BWW Review: Starmaking Performances Lead Belmont University's Exhilarating ON THE TOWN

BWW Review: Starmaking Performances Lead Belmont University's Exhilarating ON THE TOWN
Quintan Craig in Belmont University Musical Theatre's
On The Town

There's really nothing better than a musical theater-inspired epiphany: On opening night of Belmont University Musical Theatre's altogether invigorating and exhilarating On The Town (which plays Belmont's Troutt Theatre through this Sunday, March 25) I was struck by the similarities - both structurally and musically - to the Gershwin masterpiece An American in Paris. Both shows are set in the mid-1940s, in a world irrevocably changed by the events of World War II, with soaring, captivating scores that immediately became classics of both the American theater and film worlds. Their two plotlines feature charming characters seeking to find their way in an ever-changing world, with humor and good-natured appeal to boost their theatrical bona fides.

And boosting theatrical bona fides is exactly what director David Shamburger's young stars do with their startling performances in BUMT's engaging production of the musical - with a score by Leonard Bernstein and book and lyrics by Betty Comden and Adolph Green (that Monday was the birthday of Green's wife Phyllis Newman seems more serendipitous than coincidental as I reflect on the show) - that features an amazing amalgam of multi-talented performers who define the term "triple threat" and who prove, once again, that the musical theatre program at the Nashville university continues to thrive, with each subsequent production somehow surpassing the towering achievements that precede them.

BWW Review: Starmaking Performances Lead Belmont University's Exhilarating ON THE TOWNWith On The Town, which is ultimately a love letter to New York City and everything it represents (is there any more evocative song than "New York, New York" in the musical theatre canon?), BUMT again proves its mettle, showing off its talented students with style and panache.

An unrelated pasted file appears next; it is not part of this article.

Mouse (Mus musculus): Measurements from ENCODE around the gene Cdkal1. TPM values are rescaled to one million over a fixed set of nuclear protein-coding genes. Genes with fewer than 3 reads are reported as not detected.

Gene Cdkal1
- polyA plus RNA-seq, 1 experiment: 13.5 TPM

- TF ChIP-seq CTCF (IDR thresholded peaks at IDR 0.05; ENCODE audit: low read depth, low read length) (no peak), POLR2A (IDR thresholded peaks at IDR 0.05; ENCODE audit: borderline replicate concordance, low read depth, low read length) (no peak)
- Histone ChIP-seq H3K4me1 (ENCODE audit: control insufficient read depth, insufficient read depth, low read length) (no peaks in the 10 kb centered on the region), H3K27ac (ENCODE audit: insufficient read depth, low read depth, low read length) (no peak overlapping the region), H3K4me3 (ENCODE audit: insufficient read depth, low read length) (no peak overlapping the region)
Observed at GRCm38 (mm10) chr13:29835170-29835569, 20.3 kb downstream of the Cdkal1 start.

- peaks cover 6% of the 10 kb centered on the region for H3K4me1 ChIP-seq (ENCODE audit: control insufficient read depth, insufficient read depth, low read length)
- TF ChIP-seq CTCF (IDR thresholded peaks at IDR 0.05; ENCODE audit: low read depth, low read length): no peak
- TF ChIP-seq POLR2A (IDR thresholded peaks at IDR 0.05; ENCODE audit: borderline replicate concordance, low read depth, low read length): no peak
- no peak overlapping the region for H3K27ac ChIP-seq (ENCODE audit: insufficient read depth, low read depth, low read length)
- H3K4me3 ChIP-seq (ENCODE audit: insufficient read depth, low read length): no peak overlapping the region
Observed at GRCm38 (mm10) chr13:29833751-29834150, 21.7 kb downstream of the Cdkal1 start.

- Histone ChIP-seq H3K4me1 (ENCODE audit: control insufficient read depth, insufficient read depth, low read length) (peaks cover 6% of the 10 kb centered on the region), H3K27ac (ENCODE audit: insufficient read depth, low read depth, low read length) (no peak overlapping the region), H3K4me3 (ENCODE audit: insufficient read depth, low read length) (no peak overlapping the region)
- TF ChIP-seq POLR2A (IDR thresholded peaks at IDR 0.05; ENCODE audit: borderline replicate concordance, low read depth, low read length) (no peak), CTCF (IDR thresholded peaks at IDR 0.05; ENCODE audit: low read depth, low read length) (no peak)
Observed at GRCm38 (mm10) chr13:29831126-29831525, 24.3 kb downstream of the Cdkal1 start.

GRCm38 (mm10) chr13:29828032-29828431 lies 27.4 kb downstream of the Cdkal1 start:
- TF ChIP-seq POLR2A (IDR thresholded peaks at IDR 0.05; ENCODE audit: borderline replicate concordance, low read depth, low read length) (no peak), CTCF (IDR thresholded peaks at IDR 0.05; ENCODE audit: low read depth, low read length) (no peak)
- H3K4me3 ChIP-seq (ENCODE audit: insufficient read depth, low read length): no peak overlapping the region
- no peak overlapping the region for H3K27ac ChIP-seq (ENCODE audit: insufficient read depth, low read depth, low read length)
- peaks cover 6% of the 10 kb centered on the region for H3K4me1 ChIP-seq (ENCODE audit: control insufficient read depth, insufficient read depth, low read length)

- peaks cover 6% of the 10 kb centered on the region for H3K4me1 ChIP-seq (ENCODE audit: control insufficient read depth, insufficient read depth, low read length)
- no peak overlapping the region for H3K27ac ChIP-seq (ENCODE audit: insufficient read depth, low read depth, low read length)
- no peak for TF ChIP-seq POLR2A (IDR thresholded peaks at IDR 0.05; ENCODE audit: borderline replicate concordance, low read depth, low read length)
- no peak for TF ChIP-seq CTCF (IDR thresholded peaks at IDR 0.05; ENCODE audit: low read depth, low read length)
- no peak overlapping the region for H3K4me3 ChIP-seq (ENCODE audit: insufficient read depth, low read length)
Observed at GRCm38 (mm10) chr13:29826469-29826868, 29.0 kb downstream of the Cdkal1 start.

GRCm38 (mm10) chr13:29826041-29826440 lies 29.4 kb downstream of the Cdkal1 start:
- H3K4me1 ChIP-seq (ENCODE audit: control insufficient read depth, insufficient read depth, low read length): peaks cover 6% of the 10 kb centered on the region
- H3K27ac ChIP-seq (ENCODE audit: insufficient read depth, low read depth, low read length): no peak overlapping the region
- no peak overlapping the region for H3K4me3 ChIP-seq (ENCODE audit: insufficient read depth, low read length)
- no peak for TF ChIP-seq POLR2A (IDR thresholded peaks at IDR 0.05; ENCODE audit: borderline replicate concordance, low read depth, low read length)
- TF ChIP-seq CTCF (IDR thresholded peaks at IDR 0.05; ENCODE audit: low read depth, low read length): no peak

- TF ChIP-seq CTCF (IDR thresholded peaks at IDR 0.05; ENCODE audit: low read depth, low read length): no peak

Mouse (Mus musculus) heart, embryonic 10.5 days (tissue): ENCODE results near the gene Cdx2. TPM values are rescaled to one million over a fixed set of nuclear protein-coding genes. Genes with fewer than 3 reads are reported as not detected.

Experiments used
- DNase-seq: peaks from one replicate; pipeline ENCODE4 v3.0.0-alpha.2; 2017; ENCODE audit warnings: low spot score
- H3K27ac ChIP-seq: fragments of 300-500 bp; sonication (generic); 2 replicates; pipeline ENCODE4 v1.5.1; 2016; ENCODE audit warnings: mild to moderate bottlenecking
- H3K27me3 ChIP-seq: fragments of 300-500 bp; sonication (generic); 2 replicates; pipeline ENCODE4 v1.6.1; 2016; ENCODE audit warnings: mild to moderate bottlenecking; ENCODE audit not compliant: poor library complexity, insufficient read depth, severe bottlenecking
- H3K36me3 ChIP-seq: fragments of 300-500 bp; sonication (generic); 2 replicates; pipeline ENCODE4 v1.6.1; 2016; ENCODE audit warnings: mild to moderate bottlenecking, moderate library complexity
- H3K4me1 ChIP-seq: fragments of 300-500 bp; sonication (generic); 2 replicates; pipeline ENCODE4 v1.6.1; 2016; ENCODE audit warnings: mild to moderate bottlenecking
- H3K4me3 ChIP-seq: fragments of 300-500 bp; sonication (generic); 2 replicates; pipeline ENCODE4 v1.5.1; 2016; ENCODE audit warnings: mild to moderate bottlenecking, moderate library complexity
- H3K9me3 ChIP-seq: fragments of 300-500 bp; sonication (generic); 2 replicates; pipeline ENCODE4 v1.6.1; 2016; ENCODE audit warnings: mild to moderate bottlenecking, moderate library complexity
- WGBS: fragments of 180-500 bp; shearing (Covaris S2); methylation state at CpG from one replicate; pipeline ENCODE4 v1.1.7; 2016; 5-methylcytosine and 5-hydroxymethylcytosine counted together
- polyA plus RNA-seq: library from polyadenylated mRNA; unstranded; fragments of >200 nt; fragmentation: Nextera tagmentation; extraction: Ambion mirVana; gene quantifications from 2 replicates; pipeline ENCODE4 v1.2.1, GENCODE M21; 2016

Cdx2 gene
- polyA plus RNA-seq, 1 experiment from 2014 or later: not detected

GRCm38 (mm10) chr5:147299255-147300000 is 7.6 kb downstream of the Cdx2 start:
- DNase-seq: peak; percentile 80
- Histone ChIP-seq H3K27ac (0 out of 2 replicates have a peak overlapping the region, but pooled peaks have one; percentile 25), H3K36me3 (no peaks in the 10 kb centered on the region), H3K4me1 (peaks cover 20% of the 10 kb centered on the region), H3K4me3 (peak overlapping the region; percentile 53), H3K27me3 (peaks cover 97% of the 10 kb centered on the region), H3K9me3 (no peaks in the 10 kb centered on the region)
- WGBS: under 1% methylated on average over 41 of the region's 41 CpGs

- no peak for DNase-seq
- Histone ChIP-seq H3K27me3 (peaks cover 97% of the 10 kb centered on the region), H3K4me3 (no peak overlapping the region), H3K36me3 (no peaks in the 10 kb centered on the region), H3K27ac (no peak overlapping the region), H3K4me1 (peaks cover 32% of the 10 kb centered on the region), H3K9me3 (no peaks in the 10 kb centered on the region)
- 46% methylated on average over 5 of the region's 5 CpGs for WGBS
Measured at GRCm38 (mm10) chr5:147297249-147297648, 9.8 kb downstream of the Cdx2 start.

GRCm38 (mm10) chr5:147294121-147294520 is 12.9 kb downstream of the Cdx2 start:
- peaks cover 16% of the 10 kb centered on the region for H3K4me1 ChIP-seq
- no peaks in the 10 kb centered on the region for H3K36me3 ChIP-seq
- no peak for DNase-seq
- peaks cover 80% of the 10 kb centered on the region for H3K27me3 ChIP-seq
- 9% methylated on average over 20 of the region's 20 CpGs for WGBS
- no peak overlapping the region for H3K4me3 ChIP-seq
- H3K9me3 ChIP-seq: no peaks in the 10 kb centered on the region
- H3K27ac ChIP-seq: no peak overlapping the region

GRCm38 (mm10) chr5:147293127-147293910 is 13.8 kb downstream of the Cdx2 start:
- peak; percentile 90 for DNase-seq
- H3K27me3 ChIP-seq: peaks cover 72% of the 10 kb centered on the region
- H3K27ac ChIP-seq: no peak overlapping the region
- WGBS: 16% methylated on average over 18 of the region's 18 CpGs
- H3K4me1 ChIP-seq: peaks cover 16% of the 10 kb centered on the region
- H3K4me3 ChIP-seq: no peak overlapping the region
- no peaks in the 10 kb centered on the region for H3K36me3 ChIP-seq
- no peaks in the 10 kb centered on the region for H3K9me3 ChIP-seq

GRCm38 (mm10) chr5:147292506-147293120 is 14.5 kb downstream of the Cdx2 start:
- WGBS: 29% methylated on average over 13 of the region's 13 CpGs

BUMT senior Quintan Craig, who leads the company's two casts in the central role of Gabey (a heroic sailor celebrating a 24-hour shore leave in New York City with his pals Ozzie and Chip - played on opening night by Bobby Hogan and Lucas Beckett), shows off his impressive arsenal of theatrical firepower, singing, dancing and acting with sharp focus and resolute conviction. Fairly dripping with charm and commanding the stage with his outsized presence, Craig provides the show's heart, winning over the audience from his first moments onstage and continuing to do so until the curtain call.

Craig is paired with the incandescent Jordan Anne Maurodis, cast as Miss Turnstiles Ivy Smith (the object of Gabey's adoring ardor), who dances, sings and acts her heart out in the process, proving herself the ideal partner to her leading man with a performance that is heartfelt and dazzling. Somehow, Maurodis gives a performance that is grandly, spectacularly cloaked in showbiz wizardly, yet remains sweetly evocative and intimate, proving the actress' own estimable skills.

Director Shamburger is once again joined on the creative team for On The Town by musical director Jo Lynn Burks (Is there a more electrifying conductor to be found on a local stage? The short answer is a resounding "No!"), inventive and imaginative choreographer Anna Perry, production manager (and coordinator of the musical theatre program) Nancy Allen, assistant director (and Broadway veteran) Erica Aubrey - each of whom have the requisite theatrical bona fides to make them the perfect mentors for their young charges. Together, the team work to bring musicals to life onstage at Belmont year after year with great finesse, instilling in their students (and their growing audiences) a love of the genre and a deep and abiding interest in curating an iconic collection of shows that exemplify American musical theater.

BWW Review: Starmaking Performances Lead Belmont University's Exhilarating ON THE TOWN
Jordan Anne Maurodis and Quintan Craig

On The Town, which debuted on Broadway in 1944 and has been revived on stages around the world to great acclaim in the intervening decades since, is an inspiring blend of imagination and wit set to music that transcends description: Bernstein's score is musical theater at its very best, timeless and oh-so-memorable, while Comden and Green's script and lyrics remain just as clever and unexpected as they were when the show first had an audience back during the war years.

Craig, Hogan and Beckett play the three sailors at the center of the tale: With 24 hours to see the sights and to experience that the world's most vibrant city has to offer, the young Americans set out to claim their place among the millions of people drawn to the Big Apple for the adventure of a lifetime. Knowing that the trio of young men will return to the dangerous and compelling times of the "real world" outside the fantastical world of musical theatre at the end of their day-long love affair with NYC only adds to the urgency of the story, replete with dangers and thrills most audience members can only recall from the history books, or perhaps even to imagine thanks to film, TV or stage treatments of the subject matter.